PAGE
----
Got the interview? Now, get the journalism job

More than 90 percent of journalism and mass communications grads reported getting at least one in-person job interview soon after graduation.  Yet, a little less than 74 percent ended up getting a full or part-time job.  So, what went wrong? News anchor and reporter Byron Brown from WJTV in Jackson, Miss. says there are a …

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How to land a dream job

NBC’s Bob Dotson has what many television reporters consider their dream job. He travels the country, finding and telling engaging stories about “ordinary people doing extraordinary things.” In a new edition of his book, American Story, to be released tomorrow, Dotson shares his own story, explaining how he made that job what it is today. …

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TV News: Good news, bad news about audience growth

At Poynter’s Future of News Conference, the Pew Research Center’s Paul Taylor said that — once again — the younger they are, the less they watch. …researchers in 2012 asked consumers how many minutes they devoted to taking in the news the day before. While the Silent Generation spent 84 minutes with the news, Boomers …

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How journalists track what’s new in social media tools

Every time you turn around, it seems like there are new social media tools to try out.  From Rebel Mouse to Storyful Multisearch, they just seem to keep coming.  For journalists, it’s important to keep up with what’s going on in the social media space and to do it as efficiently as possible. At Hearst …

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Expectations for digital journalists

For all the gloom and doom you hear about the future of the news business, new opportunities seem to pop up all the time. Take the job Holly Edgell has at WCPO, the Scripps-owned television station in Cincinnati, Ohio. She’s the “community editor” for WCPO-Digital, a new position that puts her in charge of social …

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How TV news jobs have changed

The transformation of the television news business has been so dramatic that “if someone showed up from the year 2000, they wouldn’t know what to make of it,” says WAFB morning anchor Matt Williams. Williams’ day is filled with the usual anchor tasks: writing stories, teases and bumps; hosting a two-hour show; and making public …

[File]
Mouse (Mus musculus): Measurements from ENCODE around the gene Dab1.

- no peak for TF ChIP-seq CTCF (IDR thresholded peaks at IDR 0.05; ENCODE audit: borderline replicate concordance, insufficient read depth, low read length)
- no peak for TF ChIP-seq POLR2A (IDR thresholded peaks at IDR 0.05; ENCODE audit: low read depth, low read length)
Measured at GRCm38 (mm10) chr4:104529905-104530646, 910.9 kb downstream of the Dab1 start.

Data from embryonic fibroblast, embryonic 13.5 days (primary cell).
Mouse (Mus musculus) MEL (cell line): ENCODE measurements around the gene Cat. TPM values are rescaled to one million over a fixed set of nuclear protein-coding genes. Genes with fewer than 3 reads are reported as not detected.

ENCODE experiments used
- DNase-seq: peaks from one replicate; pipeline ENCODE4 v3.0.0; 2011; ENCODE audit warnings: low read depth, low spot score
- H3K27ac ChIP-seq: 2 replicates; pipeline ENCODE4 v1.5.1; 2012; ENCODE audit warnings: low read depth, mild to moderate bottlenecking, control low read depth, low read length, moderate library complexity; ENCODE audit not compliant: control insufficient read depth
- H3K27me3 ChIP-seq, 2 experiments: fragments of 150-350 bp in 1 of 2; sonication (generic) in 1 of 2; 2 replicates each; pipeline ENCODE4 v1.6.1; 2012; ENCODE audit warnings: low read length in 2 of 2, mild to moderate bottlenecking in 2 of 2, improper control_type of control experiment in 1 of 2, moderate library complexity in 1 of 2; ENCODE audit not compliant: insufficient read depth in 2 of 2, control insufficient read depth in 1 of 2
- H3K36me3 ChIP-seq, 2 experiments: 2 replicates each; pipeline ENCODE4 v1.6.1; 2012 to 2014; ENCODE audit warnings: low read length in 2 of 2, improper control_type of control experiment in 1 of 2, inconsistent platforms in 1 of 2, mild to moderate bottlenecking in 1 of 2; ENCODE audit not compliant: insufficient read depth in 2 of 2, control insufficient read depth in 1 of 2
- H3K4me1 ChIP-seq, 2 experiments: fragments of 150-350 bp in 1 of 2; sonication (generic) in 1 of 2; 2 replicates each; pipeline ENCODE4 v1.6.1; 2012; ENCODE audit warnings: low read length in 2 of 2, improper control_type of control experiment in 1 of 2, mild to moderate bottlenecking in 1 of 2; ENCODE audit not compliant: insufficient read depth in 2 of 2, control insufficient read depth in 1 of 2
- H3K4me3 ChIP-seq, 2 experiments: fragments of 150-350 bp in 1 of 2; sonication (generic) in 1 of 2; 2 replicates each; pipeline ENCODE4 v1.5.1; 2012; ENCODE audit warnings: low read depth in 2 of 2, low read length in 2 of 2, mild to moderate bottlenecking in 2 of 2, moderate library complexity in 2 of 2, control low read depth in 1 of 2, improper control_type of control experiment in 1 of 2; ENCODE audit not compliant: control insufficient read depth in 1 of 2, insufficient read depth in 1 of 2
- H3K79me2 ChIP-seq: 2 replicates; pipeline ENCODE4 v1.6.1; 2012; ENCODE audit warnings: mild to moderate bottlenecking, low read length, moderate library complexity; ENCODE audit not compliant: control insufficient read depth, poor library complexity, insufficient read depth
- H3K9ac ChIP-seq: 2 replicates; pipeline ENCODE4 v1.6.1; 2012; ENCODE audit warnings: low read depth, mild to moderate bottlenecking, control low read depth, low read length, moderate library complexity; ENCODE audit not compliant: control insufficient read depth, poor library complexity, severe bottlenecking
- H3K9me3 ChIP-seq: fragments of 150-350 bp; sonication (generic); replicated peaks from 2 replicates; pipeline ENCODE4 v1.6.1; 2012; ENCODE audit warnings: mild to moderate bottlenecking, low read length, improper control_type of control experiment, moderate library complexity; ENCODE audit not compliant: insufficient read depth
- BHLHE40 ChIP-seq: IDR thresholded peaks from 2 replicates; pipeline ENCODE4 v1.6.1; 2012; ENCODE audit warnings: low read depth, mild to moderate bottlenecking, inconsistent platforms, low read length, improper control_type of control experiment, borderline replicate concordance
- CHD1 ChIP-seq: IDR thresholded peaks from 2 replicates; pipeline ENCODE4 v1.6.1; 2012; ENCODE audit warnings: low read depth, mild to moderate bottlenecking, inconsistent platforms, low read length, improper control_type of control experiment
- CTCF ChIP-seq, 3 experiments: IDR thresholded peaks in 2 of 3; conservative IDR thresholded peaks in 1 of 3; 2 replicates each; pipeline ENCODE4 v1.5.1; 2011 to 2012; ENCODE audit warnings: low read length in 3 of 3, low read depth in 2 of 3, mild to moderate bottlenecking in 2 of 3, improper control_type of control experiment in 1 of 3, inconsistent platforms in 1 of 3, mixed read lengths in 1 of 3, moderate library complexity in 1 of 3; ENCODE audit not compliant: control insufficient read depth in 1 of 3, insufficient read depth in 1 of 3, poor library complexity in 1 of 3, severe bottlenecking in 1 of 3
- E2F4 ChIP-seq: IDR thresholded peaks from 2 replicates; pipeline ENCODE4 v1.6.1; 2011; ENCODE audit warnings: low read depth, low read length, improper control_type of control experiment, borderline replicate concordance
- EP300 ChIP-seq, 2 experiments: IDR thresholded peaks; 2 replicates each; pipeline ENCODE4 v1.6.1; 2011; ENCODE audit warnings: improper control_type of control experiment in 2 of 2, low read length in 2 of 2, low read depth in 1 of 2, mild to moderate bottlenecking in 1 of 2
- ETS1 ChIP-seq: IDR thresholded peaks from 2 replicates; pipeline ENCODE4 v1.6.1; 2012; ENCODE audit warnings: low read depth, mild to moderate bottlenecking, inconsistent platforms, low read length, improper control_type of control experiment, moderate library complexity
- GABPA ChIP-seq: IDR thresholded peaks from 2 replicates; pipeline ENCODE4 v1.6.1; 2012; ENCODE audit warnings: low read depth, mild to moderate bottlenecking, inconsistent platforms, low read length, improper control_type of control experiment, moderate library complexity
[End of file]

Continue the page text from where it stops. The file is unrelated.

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Correspondent talks about coping skills for journalists

Former CBS correspondent Randall Pinkston has covered more than his share of important stories.   Whether it’s the wars in Iraq and Afghanistan or the Newtown school shootings, he’s been on the front lines for more than 30 years.  Sometimes, Pinkston says, the emotion gets the best of him. “I struggle with that.  There have been …

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How mobile changes a broadcast reporter’s day

The need for mobile skills among broadcast journalists has gone through the roof.  In research from 2010, just 2% of TV job postings mentioned mobile — by the end of 2012, mobile skills were referenced in about 27% of job ads.  For those who aren’t good at math, that’s about a 1200% increase in two …

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Reality check needed for journalists on social media

Gannett has a new social media policy for journalists, and though it is similar to those established by many other news outlets, it does serve as a reminder that it’s getting harder than ever for journalists to draw the line between their public and private lives. Here are some of the policy specifics that target …

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Getting freelance journalism jobs as a new grad

In case you didn’t know, freelance journalism jobs are not just for grizzled veterans anymore. According to the Annual Surveys of Journalism & Mass Communications Graduates, the percentage of those with both full and part-time jobs who also do freelancing is growing.  For the 2012 cohort, 34.7% of full-time employees say they also work freelance …

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